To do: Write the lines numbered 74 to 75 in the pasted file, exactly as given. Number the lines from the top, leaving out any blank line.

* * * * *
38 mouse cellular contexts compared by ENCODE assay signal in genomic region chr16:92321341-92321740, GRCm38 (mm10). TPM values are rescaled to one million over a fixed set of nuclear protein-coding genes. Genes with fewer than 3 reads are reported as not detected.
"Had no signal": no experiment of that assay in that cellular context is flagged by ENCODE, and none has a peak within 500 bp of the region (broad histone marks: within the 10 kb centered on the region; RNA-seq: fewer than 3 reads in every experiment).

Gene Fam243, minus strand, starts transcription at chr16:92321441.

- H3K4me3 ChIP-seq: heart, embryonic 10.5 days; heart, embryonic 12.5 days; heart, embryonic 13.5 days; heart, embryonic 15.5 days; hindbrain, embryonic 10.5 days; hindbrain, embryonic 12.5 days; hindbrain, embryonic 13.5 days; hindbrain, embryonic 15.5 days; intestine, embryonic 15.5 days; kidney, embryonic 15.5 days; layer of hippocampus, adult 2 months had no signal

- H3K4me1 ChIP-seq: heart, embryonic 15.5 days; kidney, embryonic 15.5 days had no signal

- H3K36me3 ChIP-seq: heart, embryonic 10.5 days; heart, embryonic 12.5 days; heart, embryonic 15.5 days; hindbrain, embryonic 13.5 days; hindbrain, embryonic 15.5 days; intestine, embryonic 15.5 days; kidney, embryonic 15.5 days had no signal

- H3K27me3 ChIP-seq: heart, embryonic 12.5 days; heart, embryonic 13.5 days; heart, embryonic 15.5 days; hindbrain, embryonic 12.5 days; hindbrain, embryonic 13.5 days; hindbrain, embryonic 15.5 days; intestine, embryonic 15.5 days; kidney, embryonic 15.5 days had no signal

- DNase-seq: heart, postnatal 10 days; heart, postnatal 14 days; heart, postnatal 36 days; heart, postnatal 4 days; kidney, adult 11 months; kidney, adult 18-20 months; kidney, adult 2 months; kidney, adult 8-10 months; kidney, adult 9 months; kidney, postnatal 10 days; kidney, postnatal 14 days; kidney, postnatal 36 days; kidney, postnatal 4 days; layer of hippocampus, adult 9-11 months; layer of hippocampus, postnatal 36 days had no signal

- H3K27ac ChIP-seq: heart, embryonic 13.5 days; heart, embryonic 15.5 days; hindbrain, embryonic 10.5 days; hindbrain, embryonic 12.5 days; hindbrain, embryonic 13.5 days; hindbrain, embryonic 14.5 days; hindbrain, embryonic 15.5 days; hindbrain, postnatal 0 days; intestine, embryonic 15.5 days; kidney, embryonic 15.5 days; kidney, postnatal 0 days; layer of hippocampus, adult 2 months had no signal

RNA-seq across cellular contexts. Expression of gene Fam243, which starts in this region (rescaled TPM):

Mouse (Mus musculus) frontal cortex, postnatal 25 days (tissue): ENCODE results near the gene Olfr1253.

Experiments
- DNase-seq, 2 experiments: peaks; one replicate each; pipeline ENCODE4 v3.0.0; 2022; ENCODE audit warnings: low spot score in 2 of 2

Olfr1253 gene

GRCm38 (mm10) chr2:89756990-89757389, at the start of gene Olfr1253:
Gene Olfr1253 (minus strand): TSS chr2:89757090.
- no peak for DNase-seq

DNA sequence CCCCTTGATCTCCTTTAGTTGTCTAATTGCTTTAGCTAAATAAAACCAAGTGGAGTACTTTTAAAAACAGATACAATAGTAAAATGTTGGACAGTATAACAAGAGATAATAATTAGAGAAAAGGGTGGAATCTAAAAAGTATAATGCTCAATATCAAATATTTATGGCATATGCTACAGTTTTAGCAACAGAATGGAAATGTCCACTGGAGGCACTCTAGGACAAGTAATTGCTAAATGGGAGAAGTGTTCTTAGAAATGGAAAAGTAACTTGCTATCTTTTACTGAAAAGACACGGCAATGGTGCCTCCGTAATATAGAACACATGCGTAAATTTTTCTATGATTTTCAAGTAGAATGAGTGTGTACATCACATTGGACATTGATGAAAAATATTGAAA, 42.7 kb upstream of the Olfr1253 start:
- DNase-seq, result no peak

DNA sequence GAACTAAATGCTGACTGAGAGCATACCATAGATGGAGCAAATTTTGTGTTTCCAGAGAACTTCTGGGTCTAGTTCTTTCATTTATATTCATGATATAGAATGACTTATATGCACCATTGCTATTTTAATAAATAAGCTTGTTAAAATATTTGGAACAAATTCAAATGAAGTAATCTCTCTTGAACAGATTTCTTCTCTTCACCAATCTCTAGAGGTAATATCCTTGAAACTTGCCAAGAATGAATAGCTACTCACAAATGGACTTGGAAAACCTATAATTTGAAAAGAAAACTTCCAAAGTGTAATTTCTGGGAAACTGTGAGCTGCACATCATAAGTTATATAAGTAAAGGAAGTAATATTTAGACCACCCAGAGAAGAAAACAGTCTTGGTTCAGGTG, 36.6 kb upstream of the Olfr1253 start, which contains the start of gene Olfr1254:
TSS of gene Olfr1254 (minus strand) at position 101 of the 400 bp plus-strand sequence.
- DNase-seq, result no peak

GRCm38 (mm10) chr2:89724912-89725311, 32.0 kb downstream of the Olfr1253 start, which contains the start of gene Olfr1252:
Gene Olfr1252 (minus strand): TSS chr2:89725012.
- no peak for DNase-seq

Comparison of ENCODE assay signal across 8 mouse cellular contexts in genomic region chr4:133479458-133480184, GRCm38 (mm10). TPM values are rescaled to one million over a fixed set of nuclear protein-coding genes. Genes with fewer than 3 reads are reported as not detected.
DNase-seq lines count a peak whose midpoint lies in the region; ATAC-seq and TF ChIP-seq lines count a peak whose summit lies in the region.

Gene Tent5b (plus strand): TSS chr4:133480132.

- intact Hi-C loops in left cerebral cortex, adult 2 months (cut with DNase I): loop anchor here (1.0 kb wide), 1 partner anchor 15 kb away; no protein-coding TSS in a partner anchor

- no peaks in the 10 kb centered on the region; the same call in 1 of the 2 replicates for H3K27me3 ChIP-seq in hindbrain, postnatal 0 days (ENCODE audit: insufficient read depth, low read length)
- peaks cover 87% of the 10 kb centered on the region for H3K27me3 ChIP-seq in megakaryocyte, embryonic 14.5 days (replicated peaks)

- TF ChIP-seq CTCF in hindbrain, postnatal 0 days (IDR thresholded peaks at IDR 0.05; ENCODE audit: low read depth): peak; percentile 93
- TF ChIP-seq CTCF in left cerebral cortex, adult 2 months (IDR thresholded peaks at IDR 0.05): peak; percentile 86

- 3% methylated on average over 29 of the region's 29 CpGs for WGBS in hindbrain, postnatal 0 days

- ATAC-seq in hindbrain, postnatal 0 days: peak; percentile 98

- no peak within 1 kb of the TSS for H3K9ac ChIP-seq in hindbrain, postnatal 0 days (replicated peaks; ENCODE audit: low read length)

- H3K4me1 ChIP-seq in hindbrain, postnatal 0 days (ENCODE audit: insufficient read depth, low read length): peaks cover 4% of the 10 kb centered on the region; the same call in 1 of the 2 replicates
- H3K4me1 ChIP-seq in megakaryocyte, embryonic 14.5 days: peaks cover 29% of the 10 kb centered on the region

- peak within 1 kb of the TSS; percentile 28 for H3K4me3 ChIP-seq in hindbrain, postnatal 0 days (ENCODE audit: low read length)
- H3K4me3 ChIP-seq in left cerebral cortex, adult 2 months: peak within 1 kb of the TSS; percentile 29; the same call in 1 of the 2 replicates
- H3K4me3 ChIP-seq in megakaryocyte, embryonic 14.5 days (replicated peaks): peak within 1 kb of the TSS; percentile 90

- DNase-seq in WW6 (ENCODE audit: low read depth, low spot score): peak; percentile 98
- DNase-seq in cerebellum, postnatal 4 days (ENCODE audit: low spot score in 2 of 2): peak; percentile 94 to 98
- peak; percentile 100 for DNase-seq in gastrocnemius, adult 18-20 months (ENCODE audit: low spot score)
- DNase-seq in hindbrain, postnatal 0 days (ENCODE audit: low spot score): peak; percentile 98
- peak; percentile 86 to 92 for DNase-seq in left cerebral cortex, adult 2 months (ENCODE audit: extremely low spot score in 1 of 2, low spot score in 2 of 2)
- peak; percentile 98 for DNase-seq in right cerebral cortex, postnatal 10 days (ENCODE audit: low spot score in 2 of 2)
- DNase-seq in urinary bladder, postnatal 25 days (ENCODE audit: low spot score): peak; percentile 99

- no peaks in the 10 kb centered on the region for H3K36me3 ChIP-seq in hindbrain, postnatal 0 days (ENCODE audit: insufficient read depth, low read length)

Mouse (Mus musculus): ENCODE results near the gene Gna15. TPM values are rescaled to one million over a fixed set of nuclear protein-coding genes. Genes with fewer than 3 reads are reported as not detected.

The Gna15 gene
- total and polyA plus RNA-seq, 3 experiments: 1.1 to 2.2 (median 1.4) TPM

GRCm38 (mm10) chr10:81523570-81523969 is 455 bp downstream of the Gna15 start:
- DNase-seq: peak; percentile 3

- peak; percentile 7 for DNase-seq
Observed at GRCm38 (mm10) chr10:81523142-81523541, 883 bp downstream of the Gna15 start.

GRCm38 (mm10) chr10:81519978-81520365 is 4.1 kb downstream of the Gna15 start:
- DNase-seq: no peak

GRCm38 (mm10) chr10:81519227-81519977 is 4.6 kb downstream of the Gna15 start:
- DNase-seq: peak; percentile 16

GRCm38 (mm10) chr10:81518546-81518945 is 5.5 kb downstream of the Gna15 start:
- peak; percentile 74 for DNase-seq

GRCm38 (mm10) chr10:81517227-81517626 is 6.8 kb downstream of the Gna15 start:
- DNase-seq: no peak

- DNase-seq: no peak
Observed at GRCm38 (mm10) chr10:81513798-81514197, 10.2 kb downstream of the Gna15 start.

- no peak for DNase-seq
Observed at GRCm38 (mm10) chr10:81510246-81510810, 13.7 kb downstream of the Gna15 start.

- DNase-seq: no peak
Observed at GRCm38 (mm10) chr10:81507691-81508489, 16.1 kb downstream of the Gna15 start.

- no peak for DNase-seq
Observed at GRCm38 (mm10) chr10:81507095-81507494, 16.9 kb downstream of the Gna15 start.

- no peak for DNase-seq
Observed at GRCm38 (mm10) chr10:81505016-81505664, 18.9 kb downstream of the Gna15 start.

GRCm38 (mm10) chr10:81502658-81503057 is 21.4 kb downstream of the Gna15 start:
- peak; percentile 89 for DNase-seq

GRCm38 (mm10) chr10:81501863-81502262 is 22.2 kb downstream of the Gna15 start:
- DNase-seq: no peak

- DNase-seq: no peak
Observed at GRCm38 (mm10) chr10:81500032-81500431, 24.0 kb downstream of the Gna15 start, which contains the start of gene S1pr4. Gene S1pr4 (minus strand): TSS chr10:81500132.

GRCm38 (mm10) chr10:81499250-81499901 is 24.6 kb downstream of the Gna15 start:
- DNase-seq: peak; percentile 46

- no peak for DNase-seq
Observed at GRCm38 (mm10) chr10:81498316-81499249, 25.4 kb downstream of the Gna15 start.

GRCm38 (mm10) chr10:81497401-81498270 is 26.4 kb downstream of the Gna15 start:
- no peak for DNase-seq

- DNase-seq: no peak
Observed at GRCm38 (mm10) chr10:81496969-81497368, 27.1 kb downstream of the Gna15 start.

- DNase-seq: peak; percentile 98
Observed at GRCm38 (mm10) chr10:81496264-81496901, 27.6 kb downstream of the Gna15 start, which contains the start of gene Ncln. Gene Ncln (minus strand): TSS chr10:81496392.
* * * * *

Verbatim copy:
Observed at GRCm38 (mm10) chr10:81505016-81505664, 18.9 kb downstream of the Gna15 start.

GRCm38 (mm10) chr10:81502658-81503057 is 21.4 kb downstream of the Gna15 start: